Stop Microsoft Azure Virtual Machines in Parallel using PowerShell

Managing virtual machines (VMs) in Microsoft Azure can be a frustrating experience using the web-based management portal. In my article “Stop or Start VMs in a Microsoft Azure Subscription Using PowerShell Loop” on the Petri IT Knowledgebase, I showed you how to stop all VMs in a given subscription using a simple loop.

That method runs the Stop-AzureVM command in series against all VMs in a subscription, no matter whether they have started or not. Although the Stop-AzureVM command serves a purpose, it’s kind of dumb and slow. In this Ask the Admin, I’ll show you how to stop running Microsoft Azure virtual machines in parallel using PowerShell.

PowerShell vs. VBScript Code Execution

If you are used to automating admin tasks using VBScript, then you probably know that when a script runs, the parser doesn’t wait for each command to complete before moving to the next line of code. Although this can be handy in some situations, it’s hard to determine the status of a task once it’s been launched.

PowerShell solves this problem by moving to the next line of code only when the previous command has returned a result. That’s why in a simple Foreach-Object loop as shown below, we need to wait for each Stop-AzureVM command to return a successful result, meaning until the status of the VM changes to Stopped (Deallocated), before the next VM can be stopped. As you can imagine, if you have a lot of VMs in your subscription, it can take some time before the script completes.

PowerShell Background Jobs

The above Foreach-Object loop is fine as a simple method for getting all the VMs in your subscription stopped, but it’s not particularly intelligent or fast. PowerShell Background Jobs lets us run more than one script-block simultaneously, and it’s the perfect solution for the problem outlined above. Not only can I run cmdlets in parallel, but I can have the results of each task displayed at the end of the script so I can be sure the VMs have stopped.

Stop Virtual Machines in Azure

Make sure that you have installed the PowerShell tools for Azure on your management workstation and set up a secure connection to your subscription using the instructions in the “Setup Windows Azure PowerShell Management” article on Petri.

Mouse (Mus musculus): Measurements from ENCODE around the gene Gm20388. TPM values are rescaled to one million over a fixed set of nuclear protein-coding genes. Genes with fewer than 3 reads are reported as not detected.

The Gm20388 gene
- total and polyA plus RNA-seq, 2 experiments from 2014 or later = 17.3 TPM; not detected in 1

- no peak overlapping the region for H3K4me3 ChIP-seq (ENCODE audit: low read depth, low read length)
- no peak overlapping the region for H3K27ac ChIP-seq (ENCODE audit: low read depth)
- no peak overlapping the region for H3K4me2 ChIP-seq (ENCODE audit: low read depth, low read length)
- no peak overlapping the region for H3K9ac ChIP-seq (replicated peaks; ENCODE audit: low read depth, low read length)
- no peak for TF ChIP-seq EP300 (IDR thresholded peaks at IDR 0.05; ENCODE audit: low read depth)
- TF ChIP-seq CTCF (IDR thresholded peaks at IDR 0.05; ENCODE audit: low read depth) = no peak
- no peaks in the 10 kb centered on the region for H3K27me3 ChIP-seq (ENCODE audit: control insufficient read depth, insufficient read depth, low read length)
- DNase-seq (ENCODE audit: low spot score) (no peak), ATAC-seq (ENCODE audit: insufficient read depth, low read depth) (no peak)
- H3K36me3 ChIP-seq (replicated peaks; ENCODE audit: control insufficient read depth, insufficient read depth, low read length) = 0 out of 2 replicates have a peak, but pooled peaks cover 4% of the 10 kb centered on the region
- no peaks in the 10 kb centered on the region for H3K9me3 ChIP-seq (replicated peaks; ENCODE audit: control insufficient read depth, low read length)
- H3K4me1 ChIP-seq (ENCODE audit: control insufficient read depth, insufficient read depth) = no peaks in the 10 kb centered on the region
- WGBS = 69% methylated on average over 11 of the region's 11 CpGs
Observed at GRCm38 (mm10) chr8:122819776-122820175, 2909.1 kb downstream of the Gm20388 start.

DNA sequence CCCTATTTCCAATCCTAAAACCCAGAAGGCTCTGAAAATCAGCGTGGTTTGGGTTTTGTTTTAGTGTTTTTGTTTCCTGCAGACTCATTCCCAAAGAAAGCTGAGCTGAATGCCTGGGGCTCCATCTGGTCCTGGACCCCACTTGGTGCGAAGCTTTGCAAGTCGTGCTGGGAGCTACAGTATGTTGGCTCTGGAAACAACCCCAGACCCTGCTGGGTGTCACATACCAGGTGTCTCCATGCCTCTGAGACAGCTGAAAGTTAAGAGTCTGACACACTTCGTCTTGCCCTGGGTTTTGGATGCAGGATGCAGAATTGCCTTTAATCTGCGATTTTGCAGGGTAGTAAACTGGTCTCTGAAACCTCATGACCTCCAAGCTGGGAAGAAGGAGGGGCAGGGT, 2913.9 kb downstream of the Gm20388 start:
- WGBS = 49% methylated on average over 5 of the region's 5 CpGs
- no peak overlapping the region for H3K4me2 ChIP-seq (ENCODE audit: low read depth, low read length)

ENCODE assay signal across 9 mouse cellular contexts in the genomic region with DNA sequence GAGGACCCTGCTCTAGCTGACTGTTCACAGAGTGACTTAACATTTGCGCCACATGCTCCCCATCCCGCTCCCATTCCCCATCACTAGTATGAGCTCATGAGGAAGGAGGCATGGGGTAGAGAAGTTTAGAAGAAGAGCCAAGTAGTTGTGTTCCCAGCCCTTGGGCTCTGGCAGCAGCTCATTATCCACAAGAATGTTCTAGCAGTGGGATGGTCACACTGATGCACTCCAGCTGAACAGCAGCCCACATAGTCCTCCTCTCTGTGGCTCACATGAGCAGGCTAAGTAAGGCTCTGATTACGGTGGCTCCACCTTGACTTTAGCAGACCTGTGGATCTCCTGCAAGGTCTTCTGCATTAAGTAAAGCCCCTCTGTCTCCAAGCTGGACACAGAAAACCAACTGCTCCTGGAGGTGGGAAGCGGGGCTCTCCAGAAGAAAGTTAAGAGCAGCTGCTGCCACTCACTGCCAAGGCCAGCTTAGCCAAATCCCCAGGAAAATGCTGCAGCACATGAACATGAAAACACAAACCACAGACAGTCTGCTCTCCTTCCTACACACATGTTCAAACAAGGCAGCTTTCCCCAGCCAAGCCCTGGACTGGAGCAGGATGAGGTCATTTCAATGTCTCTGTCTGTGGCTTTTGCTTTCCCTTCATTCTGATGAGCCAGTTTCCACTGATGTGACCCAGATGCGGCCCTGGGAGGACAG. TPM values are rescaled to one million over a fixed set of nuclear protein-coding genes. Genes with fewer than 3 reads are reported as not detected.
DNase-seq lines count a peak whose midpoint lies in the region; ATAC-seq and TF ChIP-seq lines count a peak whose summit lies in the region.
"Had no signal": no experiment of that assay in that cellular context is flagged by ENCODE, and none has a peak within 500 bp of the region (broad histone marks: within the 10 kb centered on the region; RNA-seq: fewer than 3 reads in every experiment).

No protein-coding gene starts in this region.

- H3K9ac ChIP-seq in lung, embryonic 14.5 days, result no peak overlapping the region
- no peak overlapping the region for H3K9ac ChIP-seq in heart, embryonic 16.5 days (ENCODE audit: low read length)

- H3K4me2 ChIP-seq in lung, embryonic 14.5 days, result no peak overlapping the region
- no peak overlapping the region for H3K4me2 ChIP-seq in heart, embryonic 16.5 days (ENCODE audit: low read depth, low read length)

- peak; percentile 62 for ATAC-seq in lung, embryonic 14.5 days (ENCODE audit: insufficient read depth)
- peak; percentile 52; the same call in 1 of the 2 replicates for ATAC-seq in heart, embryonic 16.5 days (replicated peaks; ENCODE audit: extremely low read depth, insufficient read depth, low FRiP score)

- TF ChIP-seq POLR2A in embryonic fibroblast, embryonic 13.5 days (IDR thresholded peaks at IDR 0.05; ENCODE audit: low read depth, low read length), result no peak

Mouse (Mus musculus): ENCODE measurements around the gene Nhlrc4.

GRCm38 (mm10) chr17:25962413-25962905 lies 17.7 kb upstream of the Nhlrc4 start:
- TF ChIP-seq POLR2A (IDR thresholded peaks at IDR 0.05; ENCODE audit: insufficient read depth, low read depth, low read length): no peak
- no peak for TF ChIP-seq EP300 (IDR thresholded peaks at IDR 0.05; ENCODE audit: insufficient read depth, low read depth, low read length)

1. Start at least one VM on Azure.
  2. Log in to your management workstation, press WINDOWS to switch to the Start menu, type powershell and press CTRL+SHIFT+ENTER. Enter administrative credentials or give consent if prompted.
  3. In the PowerShell prompt, type get-azurevm and press ENTER.

You should now see that running VMs are shown with the status ReadyRole. In the first part of the script, we can filter out any VMs that don’t have the ReadyRole status and set the number of jobs to null:

Next we need to create a foreach loop to launch a Background Job (Start-Job) to stop each running VM (Stop-AzureVM). The name ($ and cloud service name ($vm.servicename) are passed to the job as an argument list for each VM, as they are required by the Stop-AzureVM cmdlet. You should note that this script only works where each VM is assigned to a dedicated cloud service. Unless you are load balancing two or more VMs, it’s best practice to assign a unique cloud service to each VM.

The next part of the script adds some basic if/else logic to do one of two things:

  • determine that no VMs were running and use the Get-AzureVM command to show to status of each VM
  • wait for the jobs to stop any VMs that were found to be running, and then display the results of each job (Get-Job/Receive-Job).

The –ne operator in the command below signifies not equal to, and @() means null.

Stop Microsoft Azure Virtual Machines in Parallel using PowerShell

Stopping Azure VMs in parallel with PowerShell Jobs. (Image: Russell Smith)

And that’s the end of the script, which you can see in its complete form below. Don’t forget that it should be run with local administrator privileges.


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    IT consultant, Contributing Editor @PetriFeed, and trainer @Pluralsight. All about Microsoft, Office 365, Azure, and Windows Server.